It has been generally believed, that Bona- the restitutions, 1,233 pictures. The cataparte was occupied in writing a history of logue now published comprehends 1,101 * his eventful life. Santini, his huissier du pieces : of these the French school furnishes cabinet, lately returned from St Helena, 233, some artists, not deemed forinerly states, that the work is already considerably worthy a place, being now admitted. The advanced, having reached the termination German and Flemish schools scem nearly, of the Egyptian expedition, but that its as numerous as before, though some of the future progress was in some measure arrested best works are wanting. by difficulties in procuring certain printed The petition of the booksellers of Paris documents, a set of the author's military for the repeal or recliction of the heavy du. bulletins, and the Moniteur from France. ties on the importation of foreign books into So far as written, every vear is said to form France, has received attention from the a large volumc in manuscript; and it is government. By the new turif, books print.. computed that the whole, when completed, ed in foreign countries, in the dead or to. might extend to tight or ten printed volumes reign languages, are only subjected to a duty is quarto. Bonaparte, who has at all times of 10 francs per 50 kilogramnus métriques, been particularly careful of his own personal about 2 cwt. safety, not choosing to run the risk of being Madame de Stael is said to have sold her fired upon by some one of the numerous memoirs of M. Neckar (her father) to an

association of English, French, and German out injury to the workman, in the art of booksellers, for £1,000 : the work is to ap- gilding, the same subject is proposed anew pear in the three languages at the same for 1818.-Two other prizes, gold medals tiine.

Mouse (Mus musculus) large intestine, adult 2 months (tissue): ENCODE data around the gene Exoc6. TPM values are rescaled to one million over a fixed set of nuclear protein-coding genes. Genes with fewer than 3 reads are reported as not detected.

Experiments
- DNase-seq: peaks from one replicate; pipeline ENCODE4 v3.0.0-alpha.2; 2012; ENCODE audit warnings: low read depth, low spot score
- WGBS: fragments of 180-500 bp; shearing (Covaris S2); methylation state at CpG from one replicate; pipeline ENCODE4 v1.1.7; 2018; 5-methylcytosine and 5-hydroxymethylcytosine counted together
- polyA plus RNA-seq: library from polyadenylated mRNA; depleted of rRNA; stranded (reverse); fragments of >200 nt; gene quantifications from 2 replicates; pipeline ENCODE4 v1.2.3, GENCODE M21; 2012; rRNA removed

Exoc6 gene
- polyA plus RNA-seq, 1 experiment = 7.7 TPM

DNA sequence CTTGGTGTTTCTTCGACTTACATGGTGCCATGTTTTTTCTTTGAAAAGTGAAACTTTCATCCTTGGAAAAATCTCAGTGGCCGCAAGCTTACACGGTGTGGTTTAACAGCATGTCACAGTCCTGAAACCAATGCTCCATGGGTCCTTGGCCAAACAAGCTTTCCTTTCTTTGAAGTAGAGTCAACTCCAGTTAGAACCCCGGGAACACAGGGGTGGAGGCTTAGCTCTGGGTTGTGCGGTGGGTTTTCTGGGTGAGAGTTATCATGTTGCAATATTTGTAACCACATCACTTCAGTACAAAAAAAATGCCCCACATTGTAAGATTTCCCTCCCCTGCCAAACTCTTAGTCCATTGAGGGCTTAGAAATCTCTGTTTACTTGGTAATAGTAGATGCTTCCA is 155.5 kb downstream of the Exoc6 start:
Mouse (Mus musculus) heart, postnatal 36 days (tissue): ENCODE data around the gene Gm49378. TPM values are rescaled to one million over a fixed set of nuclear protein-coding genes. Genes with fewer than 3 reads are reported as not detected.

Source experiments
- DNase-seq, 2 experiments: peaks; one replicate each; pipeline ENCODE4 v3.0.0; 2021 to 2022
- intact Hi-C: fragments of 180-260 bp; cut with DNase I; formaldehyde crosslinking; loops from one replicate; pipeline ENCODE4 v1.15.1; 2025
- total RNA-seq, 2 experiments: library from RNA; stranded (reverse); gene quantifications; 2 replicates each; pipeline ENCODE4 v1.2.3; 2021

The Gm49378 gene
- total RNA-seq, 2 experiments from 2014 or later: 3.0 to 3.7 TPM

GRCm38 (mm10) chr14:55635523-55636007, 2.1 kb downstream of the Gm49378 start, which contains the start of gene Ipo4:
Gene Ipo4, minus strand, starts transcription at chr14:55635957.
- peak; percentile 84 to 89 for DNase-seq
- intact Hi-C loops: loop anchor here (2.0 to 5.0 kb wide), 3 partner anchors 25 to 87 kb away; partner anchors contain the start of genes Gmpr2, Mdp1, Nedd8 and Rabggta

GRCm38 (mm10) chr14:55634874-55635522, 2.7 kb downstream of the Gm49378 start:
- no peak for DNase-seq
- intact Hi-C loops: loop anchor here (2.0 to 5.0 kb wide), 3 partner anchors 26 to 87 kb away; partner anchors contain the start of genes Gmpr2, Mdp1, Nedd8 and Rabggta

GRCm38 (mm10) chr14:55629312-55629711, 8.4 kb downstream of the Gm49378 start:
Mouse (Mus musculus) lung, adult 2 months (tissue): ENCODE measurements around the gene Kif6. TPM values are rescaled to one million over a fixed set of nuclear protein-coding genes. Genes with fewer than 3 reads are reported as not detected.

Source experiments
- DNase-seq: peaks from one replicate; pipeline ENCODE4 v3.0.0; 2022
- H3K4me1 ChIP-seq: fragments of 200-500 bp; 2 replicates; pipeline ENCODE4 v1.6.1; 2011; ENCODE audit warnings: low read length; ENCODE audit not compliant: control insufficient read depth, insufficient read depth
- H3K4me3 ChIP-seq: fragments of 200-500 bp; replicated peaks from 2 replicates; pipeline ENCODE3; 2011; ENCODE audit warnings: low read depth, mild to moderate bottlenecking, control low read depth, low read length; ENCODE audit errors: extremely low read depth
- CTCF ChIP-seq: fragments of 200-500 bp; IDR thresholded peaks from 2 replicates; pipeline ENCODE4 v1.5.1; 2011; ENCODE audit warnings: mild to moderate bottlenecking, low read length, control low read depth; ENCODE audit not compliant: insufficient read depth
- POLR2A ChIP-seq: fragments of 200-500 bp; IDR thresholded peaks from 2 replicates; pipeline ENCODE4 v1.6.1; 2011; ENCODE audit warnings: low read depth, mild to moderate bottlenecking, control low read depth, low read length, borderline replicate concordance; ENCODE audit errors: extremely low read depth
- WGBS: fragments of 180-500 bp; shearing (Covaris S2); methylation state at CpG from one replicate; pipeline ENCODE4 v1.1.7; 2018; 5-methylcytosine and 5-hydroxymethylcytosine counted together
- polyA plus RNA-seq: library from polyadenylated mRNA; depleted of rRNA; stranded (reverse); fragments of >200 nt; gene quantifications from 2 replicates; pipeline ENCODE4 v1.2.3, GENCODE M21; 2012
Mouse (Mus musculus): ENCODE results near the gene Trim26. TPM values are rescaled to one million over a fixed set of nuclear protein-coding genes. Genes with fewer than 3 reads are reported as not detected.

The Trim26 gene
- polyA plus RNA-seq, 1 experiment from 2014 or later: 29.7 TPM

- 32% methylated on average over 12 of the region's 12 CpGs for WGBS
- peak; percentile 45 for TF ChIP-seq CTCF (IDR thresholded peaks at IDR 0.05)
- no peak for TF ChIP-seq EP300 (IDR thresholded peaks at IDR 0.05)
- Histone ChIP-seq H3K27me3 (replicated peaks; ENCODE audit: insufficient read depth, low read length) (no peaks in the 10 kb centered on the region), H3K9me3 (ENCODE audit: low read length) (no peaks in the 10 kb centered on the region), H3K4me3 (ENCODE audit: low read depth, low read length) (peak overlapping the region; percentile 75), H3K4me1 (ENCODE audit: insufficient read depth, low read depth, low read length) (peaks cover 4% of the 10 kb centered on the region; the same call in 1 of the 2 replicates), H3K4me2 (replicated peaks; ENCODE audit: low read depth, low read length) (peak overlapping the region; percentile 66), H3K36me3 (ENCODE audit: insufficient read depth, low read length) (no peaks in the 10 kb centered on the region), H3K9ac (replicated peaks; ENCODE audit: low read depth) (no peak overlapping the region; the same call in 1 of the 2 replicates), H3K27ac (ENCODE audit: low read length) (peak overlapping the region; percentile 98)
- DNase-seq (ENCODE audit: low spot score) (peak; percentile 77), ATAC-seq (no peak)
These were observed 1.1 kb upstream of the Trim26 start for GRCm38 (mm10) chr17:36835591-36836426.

of the value of 3,000 francs each, remainA report made to the council-general of ing also unmerited by any of the memoirs hospitals in Paris, relative to the state of which they have produced, are in like manthose establishments from 1803 to 1814, ner offered again for 1818. The subject contains some important facts. They are of the first is, “ To determine the rise of divided into two classes, called hopitart the thermometer in mercury comparatively and hospices; the former, ten in number, with its rise in air from 20' below 0 to 200 being designed for the sick and diseased; centigr. ; the law of cooling in a vacuum ; and the latter, which amount to nine, af- the law of cooling in air, hydrogen zas, and fording a provision for helpless infancy, andcarbonic acid gas, to different degrees of poor persons afflicted with incurable infir- temperature, and according to different mities. The Hote Dieu, the most ancient states of rarefaction.” The subject of the of the hospitals, contains 1200 beds. The second prize is, “ To determine the chemigeneral mortality in the hospitals has been cal changes which fruits undergo during i in 74, and in the hospices 1 in 6); and and after their ripening.” Another prize it has been more considerable among the to the same amount is offered for 1819, for women than the men. It is found, that the following subject :-" To determine by, wherever rooms of the same size are placed accurate experiments the defraction of lua one over another, the mortality is greatest minous rays direct and reflected, when they in the uppermost. In the Hospice de l'Ac pass separately or simultaneously near the couchement, in 1814, there were delivered extremity of one or many bodies of an ex. 2,700 females, of whom 2,400 acknowledged tent either limited or indefinite." that they were unmarried. In the ten years On the first day of the publication of from 1804 to 1814, there were admitted Germanicus at Paris, 1,800 copies were sold. into the Hospice d'Allaitement, or Found. The copyright has been purchased for 4,500 ling Hospital, 23,458 boys, and 22,463 francs. girls, total 45,921 children, only 4,130 of The grand desideratum of rendering sea whom were presumed to be legitimate. The water potable, seems at length to be obtained mortality of infants in the first year after by simple distillation. The French chemists their birth was under 2-7ths. During the have been unable to discover in distilled sea ten years, 355,000 sick were admitted into water, any particle of salt or soda, in any the hospitals, and 59,000 poor persons into form ; and it is ascertained, that one cask the hospices. The total number that re of coals will serve to distil six casks of water. ceived relief out of these establishments in A vessel going on a voyage of discovery, by 1813, which gives about the average of that order of the French government, comperiod, was 103,000, of whom 21,000 be manded by M. Freycinet, will only take longed to the department of the Seine.. fresh water for the first fortnight, and, inSome pains have been taken to ascertain the stead thereof, coals, which will be but one different causes of mental derangement. It sixth of the tonnage ; distilled sea water appears, that among the maniacs the num being perfectly as good as fresh water that ber of women is generally greater than that has been a fortnight on board. of men. Among the younger females, love M. Dorion has discovered that the bark is the most common cause of insanity; and of the pyramidal ash, in powder, thrown among the others, jealousy or domestic dis- into the boiling juice of the sugar-cane, cord. Among the younger class of males, effects its clarification. The planters of Marit is the too speedy developement of the tinique and Guadaloupe have given him passions, and with the others, the derange. 200,000 francs for communicating his disment of their affairs, that most frequently covery. produces this effect. The calamities of the Perpetual Motion.-MrMaillardet of Neu. revolution were another cause of madness chatel announces, in a foreign journal, that in both sexes; and it is worthy of remark, he has succeeded in resolving the celebratthat the men were mad with aristocracy, ed problem of perpetual motion, so long rethe women with democracy. Excessive garded as a scientific chimera. The piece grief occasioned lunacy in the men ; whereas of mechanism to which he applies his prin. the minds of the females were deranged by ciple is thus described :-It is a whicel, ideas of independence and equality.